Attracting Saudi Aramco IPO still ‘a focus’ for London exchange

LSE said operating profit for last year rose to £626 million. (Reuters)
Updated 02 March 2018
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Attracting Saudi Aramco IPO still ‘a focus’ for London exchange

LONDON: London Stock Exchange Group emerged from what was a troubling 2017 with a 47 percent profit jump despite turgid markets, helping to ease lingering concern over management upheaval and its aborted Deutsche Boerse merger.
The exchange also said that hosting an expected initial public offering of part of Saudi Aramco remains “a focus.”
The company has come under fire from activist investor TCI over the departure of CEO Xavier Rolet in the wake of the collapsed Deutsche Boerse deal but was able to offer a more upbeat message on Friday with full-year results buoyed by record volumes across multiple clearing services and company flotations that hit a three-year high.
Though interim chief David Warren ruled himself out as permanent CEO, the company said it had made “good progress” in its search from a “strong field of high-quality candidates.”
Without a permanent chief executive LSE could be more vulnerable to a potential takeover. TCI, which holds a 5.17 percent stake in LSE, has predicted a 15 billion pound ($20.7 billion) bid for the group from transatlantic rivals ICE and CME Group.
In a conference call with reporters, Warren declined to comment on takeover bids but said that LSE was confident in its standalone prospects.
“I have strong ambition ... to continue in this interim role as the search goes on. (Beyond that) I remain firmly committed to remaining as CFO,” he added.
Warren declined to comment on a timeline for any appointment and did not say whether LSE had spoken to TCI about candidates.
TCI had sought the removal of chairman Donald Brydon over the handling of Rolet’s departure. The former CEO stepped down in November after nearly a decade in the role, during which he transformed the company with a string of deals, lifting its market value from less than £1 billion ($1.4 billion) to almost £14 billion.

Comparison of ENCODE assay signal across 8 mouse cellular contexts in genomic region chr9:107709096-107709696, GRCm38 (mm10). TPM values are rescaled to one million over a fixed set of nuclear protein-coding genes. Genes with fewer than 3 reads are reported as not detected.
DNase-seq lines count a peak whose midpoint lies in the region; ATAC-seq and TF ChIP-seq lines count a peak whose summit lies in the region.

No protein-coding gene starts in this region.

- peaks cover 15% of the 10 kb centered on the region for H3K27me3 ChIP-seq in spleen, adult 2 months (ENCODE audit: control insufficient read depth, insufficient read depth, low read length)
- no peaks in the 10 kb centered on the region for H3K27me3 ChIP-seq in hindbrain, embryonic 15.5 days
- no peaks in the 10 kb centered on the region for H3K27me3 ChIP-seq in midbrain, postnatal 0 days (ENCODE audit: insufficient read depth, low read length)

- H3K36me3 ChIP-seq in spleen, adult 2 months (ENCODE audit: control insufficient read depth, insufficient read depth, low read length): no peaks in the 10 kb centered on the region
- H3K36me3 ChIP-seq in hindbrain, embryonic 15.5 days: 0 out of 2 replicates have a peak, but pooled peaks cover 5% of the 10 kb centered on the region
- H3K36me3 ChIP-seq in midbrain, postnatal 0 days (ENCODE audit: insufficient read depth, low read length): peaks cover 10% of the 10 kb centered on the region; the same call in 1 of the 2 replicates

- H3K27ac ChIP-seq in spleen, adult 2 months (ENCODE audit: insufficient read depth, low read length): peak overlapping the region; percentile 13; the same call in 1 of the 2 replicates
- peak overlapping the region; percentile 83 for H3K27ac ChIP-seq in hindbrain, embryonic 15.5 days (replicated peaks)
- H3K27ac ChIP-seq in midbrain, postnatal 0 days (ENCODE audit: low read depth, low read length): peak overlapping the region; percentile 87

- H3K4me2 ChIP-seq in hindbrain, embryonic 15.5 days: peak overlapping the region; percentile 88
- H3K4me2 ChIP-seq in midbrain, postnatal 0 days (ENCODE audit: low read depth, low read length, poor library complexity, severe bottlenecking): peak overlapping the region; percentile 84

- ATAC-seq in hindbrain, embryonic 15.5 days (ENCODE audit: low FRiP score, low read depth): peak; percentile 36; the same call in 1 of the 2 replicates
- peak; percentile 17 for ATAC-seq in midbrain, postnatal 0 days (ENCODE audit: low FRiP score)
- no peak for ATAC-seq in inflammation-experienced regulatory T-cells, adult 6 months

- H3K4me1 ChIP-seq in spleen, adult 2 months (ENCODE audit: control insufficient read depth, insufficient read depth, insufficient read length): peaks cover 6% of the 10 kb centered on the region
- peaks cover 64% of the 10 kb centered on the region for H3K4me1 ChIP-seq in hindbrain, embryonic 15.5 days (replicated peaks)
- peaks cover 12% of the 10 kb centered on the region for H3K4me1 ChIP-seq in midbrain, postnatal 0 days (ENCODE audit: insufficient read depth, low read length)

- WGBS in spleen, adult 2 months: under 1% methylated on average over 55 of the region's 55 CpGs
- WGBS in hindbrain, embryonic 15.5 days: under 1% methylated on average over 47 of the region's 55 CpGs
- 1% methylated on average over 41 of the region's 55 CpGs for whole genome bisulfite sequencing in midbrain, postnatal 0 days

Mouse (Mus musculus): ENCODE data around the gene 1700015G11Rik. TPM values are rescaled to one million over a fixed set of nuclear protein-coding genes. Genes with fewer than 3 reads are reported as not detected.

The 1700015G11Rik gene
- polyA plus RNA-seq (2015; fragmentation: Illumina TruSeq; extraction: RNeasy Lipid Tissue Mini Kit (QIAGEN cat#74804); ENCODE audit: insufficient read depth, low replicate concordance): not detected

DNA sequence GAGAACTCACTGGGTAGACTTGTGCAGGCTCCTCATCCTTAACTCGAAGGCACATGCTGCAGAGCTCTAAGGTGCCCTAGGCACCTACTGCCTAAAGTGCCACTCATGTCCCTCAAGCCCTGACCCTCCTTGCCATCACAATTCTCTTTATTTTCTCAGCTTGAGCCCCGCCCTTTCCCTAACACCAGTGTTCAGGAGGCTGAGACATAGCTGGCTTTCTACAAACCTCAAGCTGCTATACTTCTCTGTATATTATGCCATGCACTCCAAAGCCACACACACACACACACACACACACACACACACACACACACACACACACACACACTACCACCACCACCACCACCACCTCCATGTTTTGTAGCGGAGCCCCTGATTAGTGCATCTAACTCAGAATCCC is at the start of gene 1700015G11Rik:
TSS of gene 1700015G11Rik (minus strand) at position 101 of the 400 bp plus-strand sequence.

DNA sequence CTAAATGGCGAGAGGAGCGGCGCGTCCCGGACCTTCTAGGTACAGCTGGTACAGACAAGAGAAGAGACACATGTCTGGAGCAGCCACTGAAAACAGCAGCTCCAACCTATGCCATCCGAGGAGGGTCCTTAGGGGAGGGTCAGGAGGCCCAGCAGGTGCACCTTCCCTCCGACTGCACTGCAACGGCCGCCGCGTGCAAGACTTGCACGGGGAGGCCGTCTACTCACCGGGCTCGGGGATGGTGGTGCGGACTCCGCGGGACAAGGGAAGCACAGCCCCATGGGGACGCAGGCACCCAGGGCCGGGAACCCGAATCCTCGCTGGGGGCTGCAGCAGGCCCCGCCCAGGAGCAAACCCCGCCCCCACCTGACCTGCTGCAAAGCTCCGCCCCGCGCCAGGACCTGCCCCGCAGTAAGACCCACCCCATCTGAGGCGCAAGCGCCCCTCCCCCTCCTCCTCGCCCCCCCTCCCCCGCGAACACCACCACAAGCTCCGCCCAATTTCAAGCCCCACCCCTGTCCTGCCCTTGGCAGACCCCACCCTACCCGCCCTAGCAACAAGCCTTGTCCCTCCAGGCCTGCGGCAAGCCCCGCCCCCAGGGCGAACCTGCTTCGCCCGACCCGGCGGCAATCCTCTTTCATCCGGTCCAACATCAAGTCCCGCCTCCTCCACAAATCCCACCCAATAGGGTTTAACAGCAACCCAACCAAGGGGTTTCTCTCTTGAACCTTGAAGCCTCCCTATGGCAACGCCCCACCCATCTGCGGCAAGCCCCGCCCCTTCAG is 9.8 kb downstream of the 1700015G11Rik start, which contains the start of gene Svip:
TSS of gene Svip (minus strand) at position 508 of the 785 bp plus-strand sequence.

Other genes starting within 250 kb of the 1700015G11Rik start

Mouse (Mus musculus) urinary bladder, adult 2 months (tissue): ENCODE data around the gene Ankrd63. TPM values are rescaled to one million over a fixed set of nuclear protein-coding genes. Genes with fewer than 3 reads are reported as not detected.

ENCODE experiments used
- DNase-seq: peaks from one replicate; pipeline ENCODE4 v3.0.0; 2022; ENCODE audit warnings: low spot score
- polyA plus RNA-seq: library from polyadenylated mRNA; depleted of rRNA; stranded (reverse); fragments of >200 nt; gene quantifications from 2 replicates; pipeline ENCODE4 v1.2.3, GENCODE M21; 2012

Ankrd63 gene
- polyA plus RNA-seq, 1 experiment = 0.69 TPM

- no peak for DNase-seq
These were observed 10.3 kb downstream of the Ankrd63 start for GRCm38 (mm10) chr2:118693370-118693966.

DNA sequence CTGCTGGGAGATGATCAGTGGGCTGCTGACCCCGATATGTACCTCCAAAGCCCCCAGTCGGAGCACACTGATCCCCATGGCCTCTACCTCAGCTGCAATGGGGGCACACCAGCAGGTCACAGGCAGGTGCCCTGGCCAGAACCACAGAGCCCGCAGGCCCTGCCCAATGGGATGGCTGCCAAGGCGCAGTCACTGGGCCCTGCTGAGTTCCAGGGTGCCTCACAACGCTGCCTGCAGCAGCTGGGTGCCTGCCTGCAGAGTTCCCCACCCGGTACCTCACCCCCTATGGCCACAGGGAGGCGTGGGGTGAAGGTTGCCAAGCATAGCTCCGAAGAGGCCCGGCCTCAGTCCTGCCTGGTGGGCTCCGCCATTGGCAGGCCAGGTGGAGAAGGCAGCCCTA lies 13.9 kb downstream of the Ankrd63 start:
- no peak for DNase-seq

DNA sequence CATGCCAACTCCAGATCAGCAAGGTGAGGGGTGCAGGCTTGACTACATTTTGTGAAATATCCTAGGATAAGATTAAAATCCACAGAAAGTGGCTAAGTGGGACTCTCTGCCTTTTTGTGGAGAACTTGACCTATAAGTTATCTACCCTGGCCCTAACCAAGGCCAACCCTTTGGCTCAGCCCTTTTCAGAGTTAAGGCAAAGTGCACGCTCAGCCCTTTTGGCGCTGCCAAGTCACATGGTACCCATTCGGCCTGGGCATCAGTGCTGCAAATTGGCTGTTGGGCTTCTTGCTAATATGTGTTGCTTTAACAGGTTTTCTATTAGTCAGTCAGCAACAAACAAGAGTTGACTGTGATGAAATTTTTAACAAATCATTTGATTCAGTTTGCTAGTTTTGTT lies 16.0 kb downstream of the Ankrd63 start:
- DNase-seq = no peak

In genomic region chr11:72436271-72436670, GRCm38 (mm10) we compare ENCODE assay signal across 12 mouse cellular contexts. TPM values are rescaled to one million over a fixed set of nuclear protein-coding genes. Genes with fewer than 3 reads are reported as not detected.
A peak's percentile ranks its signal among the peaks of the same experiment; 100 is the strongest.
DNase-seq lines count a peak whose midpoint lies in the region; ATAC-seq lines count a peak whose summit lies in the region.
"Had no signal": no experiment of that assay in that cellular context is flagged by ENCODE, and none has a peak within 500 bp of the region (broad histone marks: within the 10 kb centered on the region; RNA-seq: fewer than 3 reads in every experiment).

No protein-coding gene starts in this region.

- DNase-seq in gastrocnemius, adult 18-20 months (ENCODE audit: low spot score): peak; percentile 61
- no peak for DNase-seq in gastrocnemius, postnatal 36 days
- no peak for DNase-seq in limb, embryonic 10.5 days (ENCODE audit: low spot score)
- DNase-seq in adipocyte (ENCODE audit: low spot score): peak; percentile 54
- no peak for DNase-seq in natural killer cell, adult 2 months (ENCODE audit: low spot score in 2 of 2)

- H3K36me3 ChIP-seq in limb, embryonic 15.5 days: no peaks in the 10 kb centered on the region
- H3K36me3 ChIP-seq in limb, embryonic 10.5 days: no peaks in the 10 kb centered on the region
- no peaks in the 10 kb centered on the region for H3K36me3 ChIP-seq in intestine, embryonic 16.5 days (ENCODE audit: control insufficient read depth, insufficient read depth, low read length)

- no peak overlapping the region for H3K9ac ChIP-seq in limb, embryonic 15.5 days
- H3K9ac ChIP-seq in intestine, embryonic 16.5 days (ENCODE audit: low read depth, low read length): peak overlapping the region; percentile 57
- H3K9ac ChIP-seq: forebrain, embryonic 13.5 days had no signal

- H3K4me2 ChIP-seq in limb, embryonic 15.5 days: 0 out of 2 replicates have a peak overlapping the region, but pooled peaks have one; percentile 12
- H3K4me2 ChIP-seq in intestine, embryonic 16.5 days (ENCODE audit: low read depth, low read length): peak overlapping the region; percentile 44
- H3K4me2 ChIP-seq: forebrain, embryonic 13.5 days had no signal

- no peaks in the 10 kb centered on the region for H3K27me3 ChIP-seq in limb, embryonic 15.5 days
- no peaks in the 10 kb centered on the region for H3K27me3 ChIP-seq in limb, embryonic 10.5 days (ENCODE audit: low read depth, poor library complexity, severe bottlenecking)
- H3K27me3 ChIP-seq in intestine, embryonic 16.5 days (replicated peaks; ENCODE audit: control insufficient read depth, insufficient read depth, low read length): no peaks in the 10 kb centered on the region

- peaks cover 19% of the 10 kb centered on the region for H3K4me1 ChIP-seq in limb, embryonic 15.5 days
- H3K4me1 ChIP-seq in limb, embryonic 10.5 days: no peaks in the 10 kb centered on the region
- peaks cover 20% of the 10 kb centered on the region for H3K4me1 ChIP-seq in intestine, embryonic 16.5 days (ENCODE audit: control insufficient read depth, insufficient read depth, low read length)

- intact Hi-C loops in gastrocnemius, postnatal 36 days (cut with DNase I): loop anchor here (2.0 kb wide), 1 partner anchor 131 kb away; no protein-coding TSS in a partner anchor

Whoever takes over as CEO will be charged with leading LSE’s efforts to woo oil giant Saudi Aramco to London for what is widely expected to be the world’s largest initial public offering.
“It’s very much in our interest to do this. I think there is a lot about London which is very, very attractive ... It certainly has been a focus and continues to be,” Warren said.


Mozambique’s gas-fueled future threatened by militants

Updated 24 June 2018
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Mozambique’s gas-fueled future threatened by militants

  • An unprecedented wave of militant attacks in northern Mozambique has raised fears the country will fail to fully cash in on a gas bonanza
  • Since October, more than 30 people have been killed in brazen assaults on unarmed villagers

MAPUTO: An unprecedented wave of militant attacks in northern Mozambique has raised fears the country will fail to fully cash in on a gas bonanza.
After 180 trillion cubic feet (5.1 trillion cubic meters) of natural gas were discovered off the country’s northeastern shore, Mozambique entertained dreams of following Qatar down the path toward wealth. The government even predicted that by 2035, the country’s GDP per head could increase sevenfold.
But the southeast African country’s golden vision has been thrown into doubt by an explosion of bloodthirsty assaults by a shadowy militant group in the region where the industry plans to base its hub.
Since October, more than 30 people have been killed in brazen assaults on unarmed villagers.